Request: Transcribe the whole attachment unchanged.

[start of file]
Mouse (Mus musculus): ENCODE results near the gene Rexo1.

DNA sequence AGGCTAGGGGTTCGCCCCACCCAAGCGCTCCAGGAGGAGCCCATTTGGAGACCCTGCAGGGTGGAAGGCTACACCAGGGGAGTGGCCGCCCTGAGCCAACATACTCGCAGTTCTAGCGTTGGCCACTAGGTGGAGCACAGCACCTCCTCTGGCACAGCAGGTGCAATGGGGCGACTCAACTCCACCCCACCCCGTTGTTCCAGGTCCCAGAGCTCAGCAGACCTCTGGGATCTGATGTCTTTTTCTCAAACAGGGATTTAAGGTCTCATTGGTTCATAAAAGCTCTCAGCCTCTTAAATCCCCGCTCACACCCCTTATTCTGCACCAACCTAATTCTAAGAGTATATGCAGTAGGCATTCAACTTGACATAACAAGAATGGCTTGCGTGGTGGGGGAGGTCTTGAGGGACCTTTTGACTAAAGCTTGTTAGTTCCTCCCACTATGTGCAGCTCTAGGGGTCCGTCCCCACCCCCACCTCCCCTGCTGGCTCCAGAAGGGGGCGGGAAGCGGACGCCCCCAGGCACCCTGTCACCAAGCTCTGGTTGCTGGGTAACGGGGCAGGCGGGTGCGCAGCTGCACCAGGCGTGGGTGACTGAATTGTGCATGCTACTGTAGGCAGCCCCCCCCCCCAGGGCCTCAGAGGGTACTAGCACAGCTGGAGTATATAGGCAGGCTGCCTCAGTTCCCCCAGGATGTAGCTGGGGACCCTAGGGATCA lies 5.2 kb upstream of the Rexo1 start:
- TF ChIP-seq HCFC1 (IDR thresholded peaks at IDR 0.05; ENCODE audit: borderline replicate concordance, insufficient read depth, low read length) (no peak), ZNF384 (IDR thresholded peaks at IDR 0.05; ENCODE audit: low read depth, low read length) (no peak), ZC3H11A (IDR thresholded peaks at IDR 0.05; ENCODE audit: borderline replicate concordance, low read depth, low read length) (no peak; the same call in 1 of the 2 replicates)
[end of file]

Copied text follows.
Mouse (Mus musculus): ENCODE results near the gene Rexo1.

DNA sequence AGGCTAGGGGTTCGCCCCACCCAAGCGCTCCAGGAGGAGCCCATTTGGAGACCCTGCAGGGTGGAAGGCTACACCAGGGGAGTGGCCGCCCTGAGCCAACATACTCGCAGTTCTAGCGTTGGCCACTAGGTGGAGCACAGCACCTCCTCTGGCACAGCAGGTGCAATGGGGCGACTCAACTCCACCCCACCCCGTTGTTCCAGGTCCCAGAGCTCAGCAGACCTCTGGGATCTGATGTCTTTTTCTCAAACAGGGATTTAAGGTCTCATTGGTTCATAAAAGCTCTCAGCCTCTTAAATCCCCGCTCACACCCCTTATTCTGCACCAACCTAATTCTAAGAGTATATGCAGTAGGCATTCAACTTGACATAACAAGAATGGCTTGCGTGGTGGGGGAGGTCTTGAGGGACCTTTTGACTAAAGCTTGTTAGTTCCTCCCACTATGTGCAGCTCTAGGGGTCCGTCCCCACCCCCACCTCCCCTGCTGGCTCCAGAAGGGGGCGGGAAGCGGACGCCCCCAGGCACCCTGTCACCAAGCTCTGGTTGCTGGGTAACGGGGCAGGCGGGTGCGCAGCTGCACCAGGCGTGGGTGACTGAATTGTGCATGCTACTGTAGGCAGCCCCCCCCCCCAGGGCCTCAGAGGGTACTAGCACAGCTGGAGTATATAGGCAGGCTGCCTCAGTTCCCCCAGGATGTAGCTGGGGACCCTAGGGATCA lies 5.2 kb upstream of the Rexo1 start:
- TF ChIP-seq HCFC1 (IDR thresholded peaks at IDR 0.05; ENCODE audit: borderline replicate concordance, insufficient read depth, low read length) (no peak), ZNF384 (IDR thresholded peaks at IDR 0.05; ENCODE audit: low read depth, low read length) (no peak), ZC3H11A (IDR thresholded peaks at IDR 0.05; ENCODE audit: borderline replicate concordance, low read depth, low read length) (no peak; the same call in 1 of the 2 replicates)